Adding second guarantor to judgement

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    Adding second guarantor to judgement

    An ex-tenant still owes me £1100 after her deposit was returned to me. Her AST was guaranteed by her both parents.

    I have a CCJ against her and her father (Money Claim online only allows two defendants to a claim). No payment has been made. Bailiffs have been unable to obtain sufficient goods. Ex-tenant is unemployed, father self-employed, with income claimed to be £5000 p.a.

    I have now been told that the mother is employed, and she was employed when she signed the AST ...

    Can I get a further judgement against the mother because the debt is still unpaid (as a prelude to an attachment of earnings order). Or is it the case that the first judgement precludes any others and lets the second guarantor off the hook?

    Is there any point in getting an order to obtain information from the father - I believe he has lied in his statement about his income - who could work for £5000 p.a.

    Or is it time to stop throwing good money after bad, go for a charging order on the father's house (owner occupied), and wait for them to sell it?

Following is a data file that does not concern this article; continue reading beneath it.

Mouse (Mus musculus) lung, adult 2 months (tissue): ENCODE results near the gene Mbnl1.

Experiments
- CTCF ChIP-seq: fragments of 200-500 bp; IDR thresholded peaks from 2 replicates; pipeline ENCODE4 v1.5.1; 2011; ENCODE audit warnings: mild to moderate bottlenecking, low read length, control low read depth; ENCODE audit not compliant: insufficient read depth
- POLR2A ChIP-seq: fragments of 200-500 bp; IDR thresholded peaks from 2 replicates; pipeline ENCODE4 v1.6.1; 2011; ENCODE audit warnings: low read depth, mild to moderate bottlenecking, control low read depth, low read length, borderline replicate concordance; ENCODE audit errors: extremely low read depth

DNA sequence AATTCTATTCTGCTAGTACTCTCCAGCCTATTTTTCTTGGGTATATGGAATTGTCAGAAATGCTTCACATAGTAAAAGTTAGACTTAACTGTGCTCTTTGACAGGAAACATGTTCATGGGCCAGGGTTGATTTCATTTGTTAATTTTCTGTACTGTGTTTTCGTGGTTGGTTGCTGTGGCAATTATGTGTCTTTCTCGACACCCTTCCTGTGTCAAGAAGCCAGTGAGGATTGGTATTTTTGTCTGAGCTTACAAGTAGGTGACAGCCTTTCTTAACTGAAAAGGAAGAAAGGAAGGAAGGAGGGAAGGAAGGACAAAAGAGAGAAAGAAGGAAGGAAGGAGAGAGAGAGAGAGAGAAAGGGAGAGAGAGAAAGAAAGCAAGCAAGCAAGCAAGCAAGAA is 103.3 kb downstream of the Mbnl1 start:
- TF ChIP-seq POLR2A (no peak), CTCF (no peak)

What do people think
    Last edited by Davidjolo; 09-01-2012, 11:08 AM. Reason: correcting typos

    I have a very similar case where I am owed £3500 and am considering going for the wife who has a part time job. Half of me says 'move on' and the other half is up for it - don't let the ba****** get away with it.

    Anyone out there got any advice?

    Freedom at the point of zero............


      If you sue the principal debtor, get judgement and he fails to pay you can then pursue any guarantor. It would seem to follow that if you sue the principal debtor and one of two guarantors and they fail to pay you can then pursue the second guarantor.


        Thanks for that Lawcruncher but do you have any views on whether to pursue or not? We are equally divided at work.

        Freedom at the point of zero............


          Thank you for the replies.

          I think I'll pursue the mother. It might (long shot) shame tenant into paying and I can always go for a charging order next.

          I think it would be a mistake not to pursue as far as possible. Bad tenants do discuss things, including posting on facebook, and a reputation for proper pursuit of debts is better than a reputation for letting people get away with it.


            Originally posted by Interlaken View Post
            Thanks for that Lawcruncher but do you have any views on whether to pursue or not? We are equally divided at work.
            Not sure I can answer that for you. I think you need to take a business view and consider whether the time, effort and expense is worth a possible negative outcome. Forget all about what the tenant may get away with.


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